What Causes Varicose Veins?
Varicose veins in the legs form when valves in the veins stop working properly. Without a fully functioning valve, the blood struggles against gravity to travel up the leg veins back up to your heart. Blood pools, stretching the vein and leading to bulging, twisting, and discomfort. You may be able to see these veins on the surface, but sometimes the affected veins are slightly below the surface and can only be seen with an ultrasound scan.
But what leads to the weakening of these valves? Why does the blood circulation struggle against gravity and lead to these bulging, unsightly, uncomfortable veins?
Why You’re at Risk for Developing Venous Disease
Age is a common factor with most health conditions, and venous disease is no exception. As we age, certain bodily functions weaken; this includes the vein walls and valves. If you have limited mobility or other medical conditions, this can also increase your risk. Typically, we consider you at a higher risk for developing varicose veins if you’re over 65 years old but it is not uncommon to begin seeing veins or having symptoms of vein disease much earlier. The earlier their onset the worse they tend to get over time.
Pregnancy can also lead to venous disease in a number of ways. The extra weight puts pressure on your veins and can cause them to become varicose. However, you may be surprised to learn that the risk starts even earlier due to hormonal shifts to sustain a healthy pregnancy. These hormones slow your circulation, which can cause the blood to pool in the veins, leading to varicose veins and even blood clots. Plus during pregnancy, as a Mom, your blood volume increases to provide for your growing baby.
Being overweight or obese is also a common cause of venous disease. The extra weight puts pressure on the veins and valves, making them work harder to circulate blood back up to the heart. This extra strain can cause them to become varicose.
Standing or sitting for long periods of time is what causes varicose veins in many individuals. Between modern-day sedentary lifestyles and jobs that require sitting or standing for long periods of time, many patients fall into this category. When you’re immobile for a long time, your calf muscles aren’t doing the work to aid in healthy circulation. The calf muscles are the primary ‘pump’ that returns the venous blood back to your heart. When the pump is idle your veins and valves have to work harder to compensate for the lack of movement, wearing them out faster and leading to venous disease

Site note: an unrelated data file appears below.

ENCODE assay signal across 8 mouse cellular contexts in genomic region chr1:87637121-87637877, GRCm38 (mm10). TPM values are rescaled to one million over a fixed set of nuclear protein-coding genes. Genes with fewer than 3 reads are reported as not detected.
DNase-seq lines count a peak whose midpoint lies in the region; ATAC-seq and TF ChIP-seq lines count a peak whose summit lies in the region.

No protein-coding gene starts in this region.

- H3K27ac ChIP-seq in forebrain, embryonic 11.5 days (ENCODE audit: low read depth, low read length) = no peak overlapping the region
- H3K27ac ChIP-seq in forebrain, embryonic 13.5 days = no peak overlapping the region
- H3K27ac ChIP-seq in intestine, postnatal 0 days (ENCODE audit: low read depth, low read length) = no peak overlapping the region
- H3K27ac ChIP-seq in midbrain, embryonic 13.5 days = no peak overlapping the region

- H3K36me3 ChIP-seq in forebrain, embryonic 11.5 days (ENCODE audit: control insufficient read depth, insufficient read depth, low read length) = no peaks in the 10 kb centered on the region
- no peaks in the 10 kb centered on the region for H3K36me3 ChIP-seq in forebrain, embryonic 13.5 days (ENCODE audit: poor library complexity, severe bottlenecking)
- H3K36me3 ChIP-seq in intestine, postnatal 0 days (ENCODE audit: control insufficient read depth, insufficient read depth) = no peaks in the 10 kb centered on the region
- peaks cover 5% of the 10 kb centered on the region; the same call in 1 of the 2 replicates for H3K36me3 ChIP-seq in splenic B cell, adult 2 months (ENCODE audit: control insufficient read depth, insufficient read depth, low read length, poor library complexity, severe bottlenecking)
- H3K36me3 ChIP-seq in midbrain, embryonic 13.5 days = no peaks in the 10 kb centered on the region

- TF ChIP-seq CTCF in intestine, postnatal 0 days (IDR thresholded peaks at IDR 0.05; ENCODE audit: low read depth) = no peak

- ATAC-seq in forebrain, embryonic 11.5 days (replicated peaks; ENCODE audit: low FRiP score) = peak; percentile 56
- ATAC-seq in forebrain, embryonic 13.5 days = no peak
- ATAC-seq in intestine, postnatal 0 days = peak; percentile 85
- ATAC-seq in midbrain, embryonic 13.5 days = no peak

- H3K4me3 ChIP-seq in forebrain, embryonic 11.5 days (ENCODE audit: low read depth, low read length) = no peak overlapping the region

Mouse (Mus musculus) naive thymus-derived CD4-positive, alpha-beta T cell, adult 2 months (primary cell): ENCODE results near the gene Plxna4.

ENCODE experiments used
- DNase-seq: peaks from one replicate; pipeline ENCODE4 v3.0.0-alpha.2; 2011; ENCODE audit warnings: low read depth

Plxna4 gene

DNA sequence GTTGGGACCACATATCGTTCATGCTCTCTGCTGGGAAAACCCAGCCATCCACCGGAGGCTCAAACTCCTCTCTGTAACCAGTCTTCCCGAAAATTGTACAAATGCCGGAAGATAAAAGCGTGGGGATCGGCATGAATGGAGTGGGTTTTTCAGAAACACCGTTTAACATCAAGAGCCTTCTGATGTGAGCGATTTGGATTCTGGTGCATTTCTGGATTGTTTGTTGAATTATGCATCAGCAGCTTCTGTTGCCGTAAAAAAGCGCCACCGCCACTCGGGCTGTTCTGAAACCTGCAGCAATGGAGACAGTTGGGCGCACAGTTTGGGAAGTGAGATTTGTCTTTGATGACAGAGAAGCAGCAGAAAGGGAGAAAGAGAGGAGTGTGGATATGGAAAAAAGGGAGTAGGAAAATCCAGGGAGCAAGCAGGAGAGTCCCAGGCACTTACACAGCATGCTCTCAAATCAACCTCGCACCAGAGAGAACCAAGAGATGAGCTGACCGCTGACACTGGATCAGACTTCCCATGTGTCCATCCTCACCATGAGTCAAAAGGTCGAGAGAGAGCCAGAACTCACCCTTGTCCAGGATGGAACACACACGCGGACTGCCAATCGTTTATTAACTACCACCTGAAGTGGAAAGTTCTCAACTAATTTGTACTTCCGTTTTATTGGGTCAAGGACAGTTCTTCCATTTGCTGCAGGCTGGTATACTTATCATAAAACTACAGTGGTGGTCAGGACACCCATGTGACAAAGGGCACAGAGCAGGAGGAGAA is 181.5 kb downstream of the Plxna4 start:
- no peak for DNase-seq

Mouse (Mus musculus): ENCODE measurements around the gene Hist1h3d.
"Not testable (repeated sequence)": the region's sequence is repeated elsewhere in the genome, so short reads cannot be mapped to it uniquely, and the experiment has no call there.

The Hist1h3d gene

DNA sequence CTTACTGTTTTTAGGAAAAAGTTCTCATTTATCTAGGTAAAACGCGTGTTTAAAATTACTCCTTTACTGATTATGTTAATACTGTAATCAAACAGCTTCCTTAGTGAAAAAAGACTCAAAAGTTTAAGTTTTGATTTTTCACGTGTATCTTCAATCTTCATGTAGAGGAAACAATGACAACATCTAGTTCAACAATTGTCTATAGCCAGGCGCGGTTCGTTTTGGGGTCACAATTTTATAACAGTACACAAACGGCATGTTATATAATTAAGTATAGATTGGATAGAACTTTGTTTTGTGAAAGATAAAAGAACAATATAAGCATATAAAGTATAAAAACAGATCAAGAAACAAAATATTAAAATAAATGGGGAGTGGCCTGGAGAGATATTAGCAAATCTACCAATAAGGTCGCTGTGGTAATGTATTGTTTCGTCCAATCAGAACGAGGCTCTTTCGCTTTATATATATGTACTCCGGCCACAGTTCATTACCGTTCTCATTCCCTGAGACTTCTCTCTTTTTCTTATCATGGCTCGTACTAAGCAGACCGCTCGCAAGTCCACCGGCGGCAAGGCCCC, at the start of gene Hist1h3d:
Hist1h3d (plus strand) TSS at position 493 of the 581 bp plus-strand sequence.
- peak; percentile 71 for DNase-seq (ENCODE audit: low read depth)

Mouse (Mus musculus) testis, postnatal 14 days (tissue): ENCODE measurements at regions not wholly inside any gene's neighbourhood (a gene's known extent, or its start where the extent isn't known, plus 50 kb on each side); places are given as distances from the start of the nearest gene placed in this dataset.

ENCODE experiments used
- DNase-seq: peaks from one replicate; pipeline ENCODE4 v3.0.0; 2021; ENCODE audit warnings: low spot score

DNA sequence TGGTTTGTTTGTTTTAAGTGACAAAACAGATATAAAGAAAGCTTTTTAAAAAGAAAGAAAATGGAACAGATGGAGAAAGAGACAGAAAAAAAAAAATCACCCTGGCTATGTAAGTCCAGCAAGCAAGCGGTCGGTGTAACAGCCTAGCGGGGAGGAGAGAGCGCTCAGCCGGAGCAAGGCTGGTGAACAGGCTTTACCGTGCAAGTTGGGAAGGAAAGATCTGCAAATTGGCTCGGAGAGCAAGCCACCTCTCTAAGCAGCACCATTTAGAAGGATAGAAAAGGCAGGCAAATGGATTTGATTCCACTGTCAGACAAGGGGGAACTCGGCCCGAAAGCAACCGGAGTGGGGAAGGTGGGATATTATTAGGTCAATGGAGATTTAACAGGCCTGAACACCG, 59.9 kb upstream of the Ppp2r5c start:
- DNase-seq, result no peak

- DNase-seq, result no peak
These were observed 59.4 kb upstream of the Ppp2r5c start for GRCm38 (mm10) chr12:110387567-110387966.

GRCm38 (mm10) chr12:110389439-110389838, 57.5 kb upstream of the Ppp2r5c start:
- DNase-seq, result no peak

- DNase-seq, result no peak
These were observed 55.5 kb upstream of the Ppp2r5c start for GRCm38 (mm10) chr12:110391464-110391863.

Varicose veins are also hereditary. If you have a family history of varicose veins (think about your parents and grandparents), you are more likely to develop them yourself. But even if you don’t have a family history you may still have vein problems. So if you have symptoms of vein disease you should get checked out even if you don’t ‘see’ any bulging veins or spider veins on your legs.
Prolonged bed rest is a major culprit in venous disease. It’s where a lot of very fit and active individuals will often get tripped up and find themselves with varicose veins or blood clots. If you are injured, have surgery, or are on prolonged bed rest for any reason, leaving you less mobile, you can develop venous disease. Thankfully, surgery centers have gotten better about making sure if you are at risk that preventive measures are taken. These can include wearing compression stockings while you are in the hospital following surgery or during prolonged hospital stays to help combat this problem. Other options include intermittent compression pumps during your procedure, early ambulation, and in certain cases blood thinners.
Certain health conditions and medications, including over-the-counter and prescription, can increase your risk of developing venous disease. Most chronic illnesses or disabilities that lead to a more sedentary lifestyle or bedrest will increase your risk of developing varicose veins. Prescription hormones, like birth control and testosterone replacement therapy, are common culprits that can increase the risks of blood clots. It’s important to discuss how your health history can increase your risk of venous disease and other health concerns with your physician.
Women are more likely to develop venous disease than men. This is likely due to hormonal shifts, multiple pregnancies, and birth control. Word to the wise, ladies, high heels also play a role in venous disease progression.